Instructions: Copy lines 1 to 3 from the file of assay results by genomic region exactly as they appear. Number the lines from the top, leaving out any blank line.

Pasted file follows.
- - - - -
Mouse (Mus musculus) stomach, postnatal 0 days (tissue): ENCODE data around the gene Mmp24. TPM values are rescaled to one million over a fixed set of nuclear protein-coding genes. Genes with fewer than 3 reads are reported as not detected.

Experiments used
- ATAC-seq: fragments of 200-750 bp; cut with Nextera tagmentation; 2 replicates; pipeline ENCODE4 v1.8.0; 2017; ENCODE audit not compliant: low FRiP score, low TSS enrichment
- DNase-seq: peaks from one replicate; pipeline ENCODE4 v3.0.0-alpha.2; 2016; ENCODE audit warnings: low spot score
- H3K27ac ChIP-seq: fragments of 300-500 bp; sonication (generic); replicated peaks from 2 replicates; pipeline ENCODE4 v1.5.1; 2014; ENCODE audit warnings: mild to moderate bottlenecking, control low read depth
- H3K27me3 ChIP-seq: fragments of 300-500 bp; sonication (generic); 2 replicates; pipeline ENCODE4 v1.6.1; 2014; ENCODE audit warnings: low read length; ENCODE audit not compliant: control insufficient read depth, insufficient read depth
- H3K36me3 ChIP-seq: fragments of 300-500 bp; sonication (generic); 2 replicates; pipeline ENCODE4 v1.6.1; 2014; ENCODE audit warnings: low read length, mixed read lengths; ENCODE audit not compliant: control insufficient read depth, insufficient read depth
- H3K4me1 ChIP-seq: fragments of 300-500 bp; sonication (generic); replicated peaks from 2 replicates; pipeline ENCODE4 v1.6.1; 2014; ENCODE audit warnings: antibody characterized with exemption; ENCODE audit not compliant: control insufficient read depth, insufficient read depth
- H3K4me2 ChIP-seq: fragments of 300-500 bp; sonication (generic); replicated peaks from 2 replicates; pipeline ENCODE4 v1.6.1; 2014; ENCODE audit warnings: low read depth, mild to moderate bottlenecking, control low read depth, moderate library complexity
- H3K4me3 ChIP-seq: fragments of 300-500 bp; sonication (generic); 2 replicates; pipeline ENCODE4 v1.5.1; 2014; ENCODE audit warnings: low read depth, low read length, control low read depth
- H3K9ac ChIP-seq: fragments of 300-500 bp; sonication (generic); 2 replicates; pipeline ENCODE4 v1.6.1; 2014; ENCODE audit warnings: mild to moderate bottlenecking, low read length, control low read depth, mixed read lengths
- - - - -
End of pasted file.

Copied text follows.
Mouse (Mus musculus) stomach, postnatal 0 days (tissue): ENCODE data around the gene Mmp24. TPM values are rescaled to one million over a fixed set of nuclear protein-coding genes. Genes with fewer than 3 reads are reported as not detected.

Experiments used
- ATAC-seq: fragments of 200-750 bp; cut with Nextera tagmentation; 2 replicates; pipeline ENCODE4 v1.8.0; 2017; ENCODE audit not compliant: low FRiP score, low TSS enrichment